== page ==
Money Saving Tips for Singles
Being single may have some advantages, but when it comes to your money it could spell disaster if you aren’t careful. As a single guy or gal you have the freedom to spend your time and money on the things that are important to you. Unfortunately, this also means you only have one source of income and every decision you make will significantly impact your personal finances. So, if you take the right precautions you’ll be sure to save and spend wisely.
Cut Down on Entertainment
One of the biggest expenses of single life is entertainment. You probably don’t enjoy sitting at home by yourself every night, so that means you’re far more likely to meet up with friends for dinner, grab drinks or catch a movie on the weekend, and otherwise spend a lot of time being social. Unfortunately, most of these things don’t come cheap. Dining out frequently can quickly drain your budget and hitting the bar or club on the weekends can cost an arm and a leg. So, moderation in these areas will be key to saving money.
This doesn’t mean you need to cut out all of your fun social activities. Instead, you’ll just want to take stock and determine how much you’re spending and where that money goes. Once you see how much you’re spending on food, drink, and entertainment, you can probably identify some areas of potential savings.
For example, let’s say you’re going out to dinner five nights a week and each time you’re spending 25 dollars. That’s $125 a week, or $500 a month. Just on having dinner! If this is the case, consider cutting back one or two nights a week by eating at home, or by simply grabbing a cheap bite somewhere. Even if you make this small change it could result in an extra $100 in your wallet every month.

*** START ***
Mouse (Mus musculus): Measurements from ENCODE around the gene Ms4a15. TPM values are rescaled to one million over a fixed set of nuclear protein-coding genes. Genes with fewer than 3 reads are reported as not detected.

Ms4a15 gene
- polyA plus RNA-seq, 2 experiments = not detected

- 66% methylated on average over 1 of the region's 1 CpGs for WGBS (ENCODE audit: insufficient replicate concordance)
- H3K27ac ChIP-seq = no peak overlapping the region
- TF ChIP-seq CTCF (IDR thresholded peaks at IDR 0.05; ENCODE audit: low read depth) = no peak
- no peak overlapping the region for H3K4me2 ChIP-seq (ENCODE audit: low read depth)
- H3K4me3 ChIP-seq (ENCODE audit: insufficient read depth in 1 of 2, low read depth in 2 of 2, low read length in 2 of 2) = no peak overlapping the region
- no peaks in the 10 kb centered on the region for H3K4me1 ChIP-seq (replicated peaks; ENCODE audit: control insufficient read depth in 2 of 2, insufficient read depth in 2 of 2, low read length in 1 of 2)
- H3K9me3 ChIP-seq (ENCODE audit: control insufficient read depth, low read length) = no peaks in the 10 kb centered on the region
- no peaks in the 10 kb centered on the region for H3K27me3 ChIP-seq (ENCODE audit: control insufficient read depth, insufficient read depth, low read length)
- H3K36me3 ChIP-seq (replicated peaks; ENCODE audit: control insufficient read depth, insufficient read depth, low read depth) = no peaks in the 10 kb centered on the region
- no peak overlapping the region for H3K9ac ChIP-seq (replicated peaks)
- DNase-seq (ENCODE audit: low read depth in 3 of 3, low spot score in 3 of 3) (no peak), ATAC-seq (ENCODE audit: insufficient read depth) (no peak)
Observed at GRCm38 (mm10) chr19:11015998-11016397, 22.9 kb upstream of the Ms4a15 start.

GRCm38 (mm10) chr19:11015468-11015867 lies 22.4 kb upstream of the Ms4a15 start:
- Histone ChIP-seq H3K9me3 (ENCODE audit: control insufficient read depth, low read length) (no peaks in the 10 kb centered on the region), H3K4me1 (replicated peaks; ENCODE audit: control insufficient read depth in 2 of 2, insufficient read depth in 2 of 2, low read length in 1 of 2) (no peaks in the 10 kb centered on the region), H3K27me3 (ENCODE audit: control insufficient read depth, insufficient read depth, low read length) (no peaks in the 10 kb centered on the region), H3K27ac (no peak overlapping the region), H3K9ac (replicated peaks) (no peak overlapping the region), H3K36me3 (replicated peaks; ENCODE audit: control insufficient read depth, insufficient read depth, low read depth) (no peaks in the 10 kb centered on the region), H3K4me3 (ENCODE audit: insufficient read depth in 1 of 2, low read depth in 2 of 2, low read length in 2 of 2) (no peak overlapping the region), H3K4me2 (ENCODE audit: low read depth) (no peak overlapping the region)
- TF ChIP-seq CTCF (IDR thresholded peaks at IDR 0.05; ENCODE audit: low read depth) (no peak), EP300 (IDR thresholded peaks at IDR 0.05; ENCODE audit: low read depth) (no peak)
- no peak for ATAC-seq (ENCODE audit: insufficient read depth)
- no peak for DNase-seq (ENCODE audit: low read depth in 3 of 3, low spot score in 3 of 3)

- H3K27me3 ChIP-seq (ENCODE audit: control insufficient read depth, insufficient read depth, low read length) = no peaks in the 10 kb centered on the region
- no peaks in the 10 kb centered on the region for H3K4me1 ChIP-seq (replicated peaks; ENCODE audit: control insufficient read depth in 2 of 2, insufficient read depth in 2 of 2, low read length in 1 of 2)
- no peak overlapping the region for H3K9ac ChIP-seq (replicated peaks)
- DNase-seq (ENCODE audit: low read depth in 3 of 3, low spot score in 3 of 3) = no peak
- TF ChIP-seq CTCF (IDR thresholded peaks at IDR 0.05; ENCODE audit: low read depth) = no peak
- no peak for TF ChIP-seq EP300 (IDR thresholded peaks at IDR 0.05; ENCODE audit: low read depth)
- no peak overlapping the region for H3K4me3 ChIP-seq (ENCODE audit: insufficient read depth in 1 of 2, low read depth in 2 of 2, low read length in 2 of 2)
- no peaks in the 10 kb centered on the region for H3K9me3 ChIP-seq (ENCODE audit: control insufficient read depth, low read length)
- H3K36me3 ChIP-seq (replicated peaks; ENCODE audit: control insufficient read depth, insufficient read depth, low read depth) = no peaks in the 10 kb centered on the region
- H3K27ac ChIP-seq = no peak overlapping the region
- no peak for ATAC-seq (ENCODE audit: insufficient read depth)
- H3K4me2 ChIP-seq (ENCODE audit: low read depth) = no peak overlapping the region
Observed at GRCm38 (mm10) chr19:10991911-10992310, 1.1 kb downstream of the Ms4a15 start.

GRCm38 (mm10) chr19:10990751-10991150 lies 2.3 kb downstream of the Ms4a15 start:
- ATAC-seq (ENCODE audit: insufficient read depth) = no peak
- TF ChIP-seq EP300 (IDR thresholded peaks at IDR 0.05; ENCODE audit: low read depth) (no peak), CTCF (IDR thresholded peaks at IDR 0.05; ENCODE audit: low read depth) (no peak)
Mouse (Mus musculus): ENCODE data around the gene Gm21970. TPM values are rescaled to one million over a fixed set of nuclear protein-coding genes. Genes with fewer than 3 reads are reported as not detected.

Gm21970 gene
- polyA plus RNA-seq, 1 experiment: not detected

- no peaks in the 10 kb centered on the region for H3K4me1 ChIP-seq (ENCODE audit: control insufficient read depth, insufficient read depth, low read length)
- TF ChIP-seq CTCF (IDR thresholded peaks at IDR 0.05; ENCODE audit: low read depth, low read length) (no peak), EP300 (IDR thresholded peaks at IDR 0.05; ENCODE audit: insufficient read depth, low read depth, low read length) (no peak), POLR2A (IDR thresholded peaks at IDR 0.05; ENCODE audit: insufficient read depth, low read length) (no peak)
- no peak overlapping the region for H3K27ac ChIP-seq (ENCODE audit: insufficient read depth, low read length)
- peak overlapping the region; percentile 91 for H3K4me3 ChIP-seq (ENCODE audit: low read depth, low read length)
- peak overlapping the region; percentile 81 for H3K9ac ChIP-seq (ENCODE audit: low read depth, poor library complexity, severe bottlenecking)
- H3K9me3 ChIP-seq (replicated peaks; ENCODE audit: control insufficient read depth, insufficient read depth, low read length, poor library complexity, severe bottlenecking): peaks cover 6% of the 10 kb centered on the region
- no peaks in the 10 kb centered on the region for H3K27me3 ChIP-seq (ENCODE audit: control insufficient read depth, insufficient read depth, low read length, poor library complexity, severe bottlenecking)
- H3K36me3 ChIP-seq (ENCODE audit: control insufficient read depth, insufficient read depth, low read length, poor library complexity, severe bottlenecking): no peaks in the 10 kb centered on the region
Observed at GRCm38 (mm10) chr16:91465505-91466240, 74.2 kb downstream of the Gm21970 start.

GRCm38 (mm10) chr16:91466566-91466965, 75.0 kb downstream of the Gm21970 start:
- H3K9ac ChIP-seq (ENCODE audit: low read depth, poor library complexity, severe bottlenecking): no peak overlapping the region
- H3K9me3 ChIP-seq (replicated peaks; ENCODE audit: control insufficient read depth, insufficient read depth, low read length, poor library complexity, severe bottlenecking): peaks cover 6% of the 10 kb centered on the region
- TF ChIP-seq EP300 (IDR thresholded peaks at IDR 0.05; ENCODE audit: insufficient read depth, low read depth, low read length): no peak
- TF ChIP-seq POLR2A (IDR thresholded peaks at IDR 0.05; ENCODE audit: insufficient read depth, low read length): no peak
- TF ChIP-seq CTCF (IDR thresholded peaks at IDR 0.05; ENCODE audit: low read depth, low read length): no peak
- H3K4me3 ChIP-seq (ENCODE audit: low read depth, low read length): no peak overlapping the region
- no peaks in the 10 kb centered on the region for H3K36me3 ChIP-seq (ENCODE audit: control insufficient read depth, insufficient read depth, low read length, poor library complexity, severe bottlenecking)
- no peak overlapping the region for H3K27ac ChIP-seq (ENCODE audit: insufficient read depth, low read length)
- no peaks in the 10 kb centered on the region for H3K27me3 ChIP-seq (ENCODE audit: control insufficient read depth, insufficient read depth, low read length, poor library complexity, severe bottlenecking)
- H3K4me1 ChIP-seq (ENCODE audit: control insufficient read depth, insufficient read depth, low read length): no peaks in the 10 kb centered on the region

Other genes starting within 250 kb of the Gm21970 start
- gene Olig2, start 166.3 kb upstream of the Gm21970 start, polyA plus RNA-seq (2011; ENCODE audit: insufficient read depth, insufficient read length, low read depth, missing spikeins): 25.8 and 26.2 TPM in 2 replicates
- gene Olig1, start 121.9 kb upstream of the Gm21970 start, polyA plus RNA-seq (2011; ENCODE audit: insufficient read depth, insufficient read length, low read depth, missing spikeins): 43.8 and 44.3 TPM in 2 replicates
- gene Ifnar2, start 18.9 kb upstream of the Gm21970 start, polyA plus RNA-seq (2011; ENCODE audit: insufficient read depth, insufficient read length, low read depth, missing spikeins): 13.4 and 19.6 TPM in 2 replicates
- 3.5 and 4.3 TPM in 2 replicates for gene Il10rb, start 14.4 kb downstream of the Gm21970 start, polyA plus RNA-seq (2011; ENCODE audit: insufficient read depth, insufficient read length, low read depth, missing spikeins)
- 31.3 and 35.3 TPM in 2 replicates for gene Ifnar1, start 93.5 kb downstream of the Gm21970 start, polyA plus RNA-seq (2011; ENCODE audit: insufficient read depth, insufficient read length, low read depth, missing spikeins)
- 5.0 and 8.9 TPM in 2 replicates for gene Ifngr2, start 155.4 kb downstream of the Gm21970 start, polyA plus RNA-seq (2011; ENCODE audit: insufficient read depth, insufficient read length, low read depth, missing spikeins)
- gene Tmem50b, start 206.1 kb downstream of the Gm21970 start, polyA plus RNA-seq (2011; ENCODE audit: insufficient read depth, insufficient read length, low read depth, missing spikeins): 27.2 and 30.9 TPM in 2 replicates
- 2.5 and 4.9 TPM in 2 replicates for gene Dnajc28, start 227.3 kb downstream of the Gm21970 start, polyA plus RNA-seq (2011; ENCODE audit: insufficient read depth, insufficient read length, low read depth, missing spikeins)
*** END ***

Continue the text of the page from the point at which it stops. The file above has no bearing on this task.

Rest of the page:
Start an Emergency Fund
After you’ve taken a look at your budget and have identified some areas to cut back, what should you do with the money you’re saving? The first thing you should do is take a look at your emergency fund, if you have one.
If you don’t have one, now is the time to start. Having money in the bank that’s set aside for a financial emergency is the first step in building a sound financial foundation. Without this cash cushion you’re bound to resort to credit cards or loans in the event of a financial crisis, which only makes the situation worse. So, if you’re able to save a few bucks by cutting back in other areas, start by making sure you’re putting some of that money into your emergency fund.
Pay Down Debt
You’ll also want to use any savings you’ve realized to tackle high-interest debt. If you’re carrying a balance on a credit card that’s charging something in the neighborhood of 12-29% interest, one of the best things you can do with that money is to pay it down. Even if it’s only an extra 25 dollars on each monthly payment, you’ll shave years off of the repayment term and save hundreds or even thousands in interest.
Don’t Neglect Retirement
Finally, don’t neglect retirement. This one is the most difficult for young singles because retirement is the last thing on your mind. Retirement might be forty years down the road and you haven’t even thought about what you want to do next week, let alone four decades from now. But not thinking about it now is a big mistake.
Time can either be your greatest asset or your biggest enemy. The earlier you begin saving, the less you actually have to save because compound interest over time does the work for you. If you wait just ten years before starting to save for retirement you could end up having a nest egg that’s only half as big as if you had started earlier. So just because you’re single and retirement may feel like it’s half a century away, make sure you’re putting at least something into your work’s 401k or into your own IRA. You’ll thank me later.